Toned paper gives you a new angle to think about your painting, because instead of adding dark colour to preserve the white highlights, you add both dark and light, leaving the mid-tones plain. When we think about toned paper, we often think about dry media like charcoal, but you can use it for watercolour too!

The results are soft and gentle, perfect for botanical art. I’m going to walk you through painting some berries on toned watercolour paper.

Here’s the reference photo I took. To work from reference effectively, it’s important to be able to decide what to keep, what to move around a bit, and what to leave out.

I’m going to keep the central berries with a subtle change or two to help the shape look pleasing, move the background branches to frame the berries, and just get rid of all the chaotic colours in the background. When it comes to compositions, less is more.

Step 1: Branches

Once you have your line work, go in with a pinkish brown mixture of watercolour for the branches. I don’t know which colours you specifically have in your paintbox, so I’m not going to name any colours.

Remember that if you don’t have a colour at home, you can mix it, or mix something very like it and then adjust all your other colours to go with it. Your colours don’t have to match mine, they just have to look good relative to each other.

Step 2: Leaves

Mix a dull olive green and lightly go over the leaves. The toned paper will require you to use more concentrated pigment earlier on than you might be used to, but still, don’t overdo it right away. Layering is how we get realism.

Step 3: Layering

Using the same green mixture, begin to define the darker sides of leaves (as a general rule, the top of a leaf is darker than the bottom because the top faces the sun and directs all the chlorophyll that way). Don’t add the second layer until the first layer is dry.

You’ll notice some pleasant dimensions happening. Another thing you can do at this stage is to take a darker, cooler brown, and lightly paint the shadow side of the branches. It’ll look more realistic right away!

Step 4: Deeper Layering

Mix your green to be cooler, then take a more concentrated amount of it and add some light gradients to the leaves. The parts in shadow and close to the vine will look most realistic if they are shaded this way.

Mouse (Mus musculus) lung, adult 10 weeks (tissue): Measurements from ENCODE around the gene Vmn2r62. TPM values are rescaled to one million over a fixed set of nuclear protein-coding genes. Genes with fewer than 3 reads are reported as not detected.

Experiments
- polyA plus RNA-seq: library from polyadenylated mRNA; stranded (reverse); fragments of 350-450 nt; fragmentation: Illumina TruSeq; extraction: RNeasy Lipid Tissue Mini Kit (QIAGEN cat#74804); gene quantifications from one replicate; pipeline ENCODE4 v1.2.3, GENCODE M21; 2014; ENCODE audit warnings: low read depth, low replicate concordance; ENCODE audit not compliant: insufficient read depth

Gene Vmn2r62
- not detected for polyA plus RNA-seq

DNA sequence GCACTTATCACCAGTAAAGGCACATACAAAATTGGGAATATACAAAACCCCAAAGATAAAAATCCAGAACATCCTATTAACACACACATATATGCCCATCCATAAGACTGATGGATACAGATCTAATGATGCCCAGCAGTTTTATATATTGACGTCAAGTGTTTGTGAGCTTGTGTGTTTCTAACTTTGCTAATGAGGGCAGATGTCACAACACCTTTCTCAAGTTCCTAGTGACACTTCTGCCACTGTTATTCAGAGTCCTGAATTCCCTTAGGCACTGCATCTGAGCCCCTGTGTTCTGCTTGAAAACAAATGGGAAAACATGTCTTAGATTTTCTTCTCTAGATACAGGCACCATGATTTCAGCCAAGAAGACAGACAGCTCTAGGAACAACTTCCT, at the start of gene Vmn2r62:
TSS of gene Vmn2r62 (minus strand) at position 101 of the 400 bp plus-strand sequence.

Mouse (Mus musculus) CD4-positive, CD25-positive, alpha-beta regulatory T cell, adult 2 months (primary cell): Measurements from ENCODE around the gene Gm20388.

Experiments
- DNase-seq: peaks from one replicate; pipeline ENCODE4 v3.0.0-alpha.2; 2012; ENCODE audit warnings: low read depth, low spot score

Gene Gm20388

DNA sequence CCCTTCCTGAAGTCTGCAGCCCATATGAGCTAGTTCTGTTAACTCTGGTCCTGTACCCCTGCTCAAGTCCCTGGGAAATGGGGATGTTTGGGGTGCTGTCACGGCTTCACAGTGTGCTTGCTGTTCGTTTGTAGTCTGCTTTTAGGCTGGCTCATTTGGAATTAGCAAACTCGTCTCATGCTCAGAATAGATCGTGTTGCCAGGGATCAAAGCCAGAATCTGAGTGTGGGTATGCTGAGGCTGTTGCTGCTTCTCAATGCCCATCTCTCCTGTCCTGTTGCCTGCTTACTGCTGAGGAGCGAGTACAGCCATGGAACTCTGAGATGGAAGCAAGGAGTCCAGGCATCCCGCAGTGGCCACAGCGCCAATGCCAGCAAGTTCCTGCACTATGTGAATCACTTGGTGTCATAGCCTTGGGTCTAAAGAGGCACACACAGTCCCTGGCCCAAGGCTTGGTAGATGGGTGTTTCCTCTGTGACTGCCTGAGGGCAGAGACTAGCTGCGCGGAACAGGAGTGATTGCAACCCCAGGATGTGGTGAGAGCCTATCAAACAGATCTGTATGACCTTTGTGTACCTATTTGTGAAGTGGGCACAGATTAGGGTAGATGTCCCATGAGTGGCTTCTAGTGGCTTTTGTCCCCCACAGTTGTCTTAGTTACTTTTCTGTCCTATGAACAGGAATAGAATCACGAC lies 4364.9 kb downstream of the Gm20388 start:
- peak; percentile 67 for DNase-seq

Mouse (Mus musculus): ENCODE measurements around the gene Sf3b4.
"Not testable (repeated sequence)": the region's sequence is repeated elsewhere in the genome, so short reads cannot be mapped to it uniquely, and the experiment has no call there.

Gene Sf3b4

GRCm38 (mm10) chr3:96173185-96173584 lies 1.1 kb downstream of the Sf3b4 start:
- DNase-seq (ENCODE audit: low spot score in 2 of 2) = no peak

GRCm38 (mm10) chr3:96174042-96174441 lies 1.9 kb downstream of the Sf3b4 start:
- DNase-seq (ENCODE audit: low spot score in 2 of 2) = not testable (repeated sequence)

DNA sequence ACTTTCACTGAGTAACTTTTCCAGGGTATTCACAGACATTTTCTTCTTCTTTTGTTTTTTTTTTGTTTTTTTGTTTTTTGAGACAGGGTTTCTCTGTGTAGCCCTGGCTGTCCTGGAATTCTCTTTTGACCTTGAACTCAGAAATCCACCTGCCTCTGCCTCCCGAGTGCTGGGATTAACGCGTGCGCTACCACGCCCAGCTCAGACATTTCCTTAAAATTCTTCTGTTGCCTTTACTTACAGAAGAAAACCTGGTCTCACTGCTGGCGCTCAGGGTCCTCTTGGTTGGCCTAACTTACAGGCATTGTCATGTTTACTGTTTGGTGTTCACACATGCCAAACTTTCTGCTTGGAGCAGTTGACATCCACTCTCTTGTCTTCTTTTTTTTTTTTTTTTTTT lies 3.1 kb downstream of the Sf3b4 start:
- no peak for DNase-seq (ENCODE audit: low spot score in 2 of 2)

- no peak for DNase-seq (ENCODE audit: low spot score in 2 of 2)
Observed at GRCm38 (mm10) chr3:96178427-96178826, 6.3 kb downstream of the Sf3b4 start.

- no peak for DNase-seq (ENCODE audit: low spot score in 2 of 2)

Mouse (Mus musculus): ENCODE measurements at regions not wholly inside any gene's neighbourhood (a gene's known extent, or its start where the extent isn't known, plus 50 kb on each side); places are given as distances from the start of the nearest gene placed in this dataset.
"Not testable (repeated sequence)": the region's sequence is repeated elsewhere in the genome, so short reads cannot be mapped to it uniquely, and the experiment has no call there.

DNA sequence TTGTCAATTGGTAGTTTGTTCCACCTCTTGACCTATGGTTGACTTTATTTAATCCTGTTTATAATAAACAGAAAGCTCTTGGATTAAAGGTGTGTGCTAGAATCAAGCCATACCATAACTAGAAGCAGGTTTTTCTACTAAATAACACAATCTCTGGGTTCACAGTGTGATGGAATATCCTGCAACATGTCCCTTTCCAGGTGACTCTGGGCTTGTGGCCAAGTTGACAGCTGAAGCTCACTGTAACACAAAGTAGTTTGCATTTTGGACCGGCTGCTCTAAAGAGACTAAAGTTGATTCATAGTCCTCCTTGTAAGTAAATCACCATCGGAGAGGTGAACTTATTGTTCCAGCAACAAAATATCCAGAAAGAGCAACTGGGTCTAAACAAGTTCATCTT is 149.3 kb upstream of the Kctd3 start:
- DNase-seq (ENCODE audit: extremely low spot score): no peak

What I’m doing with the small brush here in the photo is using it as a dry brush to even out the blend after having added the paint with the big soggy brush. Sometimes having a dedicated clean brush to switch to for quick blending is nice.

Now is also a good time to add another layer of the colours you’ve used on the branches. You want the pinkish brown and the shadows to pop against the toned paper.

You might want to layer over these sections a few different times for extra depth. Just let the previous layer dry completely first.

Step 5: The Berries

These berries are a pleasant off-white colour, so I’m using my cream-coloured paint. Depending on how transparent your particular light pigments are, you might have to substitute gouache at this part.

Also, this is going to take a lot of layers, because you’re building up a transparent medium to be opaque enough to create highlights on toned paper.

This photo is from a few layers in. A lot of light-coloured water-based paints will dry a darker colour than they went on, so don’t be surprised if each layer you add looks like it can be the last one until it dries. Your patience at this stage will pay off for you.

This is after several layers. Once you get past a certain point, you’ll want to preserve the dark from the paper for the shadow areas, as if you were preserving the light areas for highlights on regular paper.

Be very strategic about where you place your highlights because just like with shading on regular white paper, it’s easier to add more paint than it is to restore the paper to its original colour.

Before you call your painting done, look at it from a distance and under various types of lighting in your house, and maybe even in a mirror. These will be good tests to see how the painting reads from a distance.

When the painting looks good from all angles and distances, it is done! See how lovely and distinguished the toned paper looks? The visual texture of the different un-dyed fibres adds a lot.

If you would enjoy more step-by-step tutorials like this one, subscribe to our email newsletter! Happy painting!

Elsa Wahlstrom is an illustrator/writer living in the south Idaho hill country. She  loves to create cozy, homey pictures and populate them with funny little creatures  having surreal little adventures. Her biggest inspiration is the music and comedy that  came out of England in the late 60s. When she’s not busy making art, she goes for long  hikes, plays a few instruments, and collects vinyl.


  • Valthea Fry said:

    Can you recommend a tinted paper company that would be nice to use watercolor on it.
    Etchr Studio replied:
    Hey there Valthea, thank you for this inquiry! Brands like Strathmore or Canson have several toned paper options you can try out.

    June 09, 2022

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